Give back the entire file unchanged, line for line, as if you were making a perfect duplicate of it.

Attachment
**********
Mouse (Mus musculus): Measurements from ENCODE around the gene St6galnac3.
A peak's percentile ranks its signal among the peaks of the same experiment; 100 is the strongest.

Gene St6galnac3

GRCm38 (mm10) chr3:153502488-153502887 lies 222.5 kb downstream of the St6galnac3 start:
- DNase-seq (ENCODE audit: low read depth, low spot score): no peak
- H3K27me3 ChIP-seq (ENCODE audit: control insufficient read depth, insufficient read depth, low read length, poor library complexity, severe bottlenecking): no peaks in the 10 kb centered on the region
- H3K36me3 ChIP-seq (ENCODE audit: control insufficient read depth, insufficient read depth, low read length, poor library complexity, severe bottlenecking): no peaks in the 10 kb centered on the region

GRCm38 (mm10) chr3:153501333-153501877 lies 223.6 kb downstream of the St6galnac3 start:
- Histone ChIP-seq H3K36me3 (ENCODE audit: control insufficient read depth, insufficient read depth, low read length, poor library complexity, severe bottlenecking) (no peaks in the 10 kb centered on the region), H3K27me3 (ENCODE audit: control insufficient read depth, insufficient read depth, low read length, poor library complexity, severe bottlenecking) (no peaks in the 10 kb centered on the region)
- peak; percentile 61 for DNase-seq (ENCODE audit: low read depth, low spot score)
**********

Mouse (Mus musculus): Measurements from ENCODE around the gene St6galnac3.
A peak's percentile ranks its signal among the peaks of the same experiment; 100 is the strongest.

Gene St6galnac3

GRCm38 (mm10) chr3:153502488-153502887 lies 222.5 kb downstream of the St6galnac3 start:
- DNase-seq (ENCODE audit: low read depth, low spot score): no peak
- H3K27me3 ChIP-seq (ENCODE audit: control insufficient read depth, insufficient read depth, low read length, poor library complexity, severe bottlenecking): no peaks in the 10 kb centered on the region
- H3K36me3 ChIP-seq (ENCODE audit: control insufficient read depth, insufficient read depth, low read length, poor library complexity, severe bottlenecking): no peaks in the 10 kb centered on the region

GRCm38 (mm10) chr3:153501333-153501877 lies 223.6 kb downstream of the St6galnac3 start:
- Histone ChIP-seq H3K36me3 (ENCODE audit: control insufficient read depth, insufficient read depth, low read length, poor library complexity, severe bottlenecking) (no peaks in the 10 kb centered on the region), H3K27me3 (ENCODE audit: control insufficient read depth, insufficient read depth, low read length, poor library complexity, severe bottlenecking) (no peaks in the 10 kb centered on the region)
- peak; percentile 61 for DNase-seq (ENCODE audit: low read depth, low spot score)